This is the sixth year in a row that an ignition interlock law has come up in the Virginia legislature. The bill was modified to apply to first-time DUI offenders only if their blood-alcohol concentration was 0.12 or greater. The Senate rejected the change and the bill, as-is, has now passed both the House and the Senate and is headed to Governor McDonnell’s desk.

Source: Loudoun Times, “Senate requires ignition interlocks for drunken drivers” Brian Hill, February 26, 2012

January 31, 2012

Is the Court of Public Opinion Too Quick to ‘Convict’ Those Accused of Sex Crimes?

By now most have heard about the allegations of sex crimes against former Penn State defensive coach Jerry Sandusky. Many may also be thinking twice about how they judged whether Joe Paterno was also to blame, at least in part, for not doing more to stop the alleged sex abuse.

Sandusky himself faces 40 counts of child sex abuse, stemming from incidents between 1994 to 2009. But Paterno, who passed away from cancer during the course of the release of information and subsequent investigation, was never criminally charged. But, he did lose his job, one that he’d held for over 40 years, as the football coach at Penn State.

As a reminder, it’s a cornerstone of our criminal justice system that one is innocent until proven guilty, something that criminal defense lawyers across the country fight for daily.

Unless you are tried in the court of public opinion, that is. Paterno was considered just as guilty, by many, as if he’d committed the alleged sex crimes himself.

Whenever a sex crime is alleged — including child pornography, rape, incest, statutory rape or an internet-related sex crime — the assistance of an experienced criminal defense attorney cannot be understated. Many are quick to condemn those accused of sex crimes, particularly those involving children, before all the facts are laid out in a court of law.

It is true that children need and deserve to be protected. But it is also true that people need and deserve to be protected from false or overstated accusations. And a civilized society has no room for an intolerance of both the criminal justice system and the presumption of innocence.

December 20, 2011

Factors Courts Consider When Awarding Virginia Alimony (Spousal Support)

There are two support issues that are dealt with in Virginia divorce proceeding: child support and spousal support. Spousal support is commonly known as alimony, but may also be referred to as maintenance. Several factors are considered by the courts when determining whether an award of spousal support is appropriate.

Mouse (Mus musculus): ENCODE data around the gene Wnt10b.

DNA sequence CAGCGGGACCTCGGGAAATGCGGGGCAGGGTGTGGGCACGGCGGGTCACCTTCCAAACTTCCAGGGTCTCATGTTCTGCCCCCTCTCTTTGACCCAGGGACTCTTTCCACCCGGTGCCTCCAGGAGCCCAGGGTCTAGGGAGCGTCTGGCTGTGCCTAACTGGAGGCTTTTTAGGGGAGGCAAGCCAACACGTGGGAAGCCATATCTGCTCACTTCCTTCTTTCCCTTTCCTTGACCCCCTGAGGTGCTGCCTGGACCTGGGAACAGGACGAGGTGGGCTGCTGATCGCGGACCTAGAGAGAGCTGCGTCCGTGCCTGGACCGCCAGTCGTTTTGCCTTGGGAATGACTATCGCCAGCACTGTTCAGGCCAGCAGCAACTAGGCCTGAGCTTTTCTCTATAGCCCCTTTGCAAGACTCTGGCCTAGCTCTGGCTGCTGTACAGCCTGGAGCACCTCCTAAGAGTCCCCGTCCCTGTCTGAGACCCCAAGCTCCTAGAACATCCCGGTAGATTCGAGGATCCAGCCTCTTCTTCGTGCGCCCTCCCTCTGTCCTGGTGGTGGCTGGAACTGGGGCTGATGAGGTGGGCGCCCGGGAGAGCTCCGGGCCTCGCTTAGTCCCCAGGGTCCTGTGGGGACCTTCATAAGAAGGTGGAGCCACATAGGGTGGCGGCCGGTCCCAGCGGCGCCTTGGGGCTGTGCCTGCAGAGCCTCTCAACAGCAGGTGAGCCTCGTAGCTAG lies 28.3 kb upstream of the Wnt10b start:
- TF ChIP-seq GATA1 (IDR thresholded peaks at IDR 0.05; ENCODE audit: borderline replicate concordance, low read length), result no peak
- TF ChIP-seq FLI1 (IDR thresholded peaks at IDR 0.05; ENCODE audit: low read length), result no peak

Both spouses in a marriage may be eligible for spousal support once a divorce is filed with the appropriate Virginia court. A pendente lite order for spousal support may be issued to require one spouse to make support payments, including continuing to provide healthcare coverage, while the divorce is pending.

A full disclosure and discussion of your financial situation, both during your marriage as well as what you expect it to be after the marriage ends, with your Richmond spousal support lawyer can help you understand whether you meet basic criteria for the court to award spousal support as well as answer any questions you may have about the amount or duration of any award.

In deciding whether to order spousal support, the court will consider a variety of factors as defined by Virginia statute, including:

  1. The standard of living during the marriage and each spouse’s ability to maintain that standard upon divorce
  2. The age, physical condition and mental condition of the divorcing spouses
  3. The effect the age, physical condition or mental condition of any children will have on the ability for one spouse to work outside the home
  4. The distribution of marital property
  5. The earning capacity of both spouses
  6. The time that may be necessary for one spouse to receive the training and education to become self-sufficient
  7. Contributions by one spouse to the education or career of the other
  8. The choice for one parent to remain in the home and parent any children while the other spouse worked

These are just a few of the many factors that are written out specifically in the Virginia Code that a court must consider before awarding spousal support.

Virginia family law attorney can address any questions you have about qualifying for spousal support. There are additional considerations to be made regarding the length or duration of an award of spousal support as well as whether any awarded amount should be distributed as periodic payments or as a lump sum.

4 Locations    |    804-330-9220    |    540-246-0684

Skip to content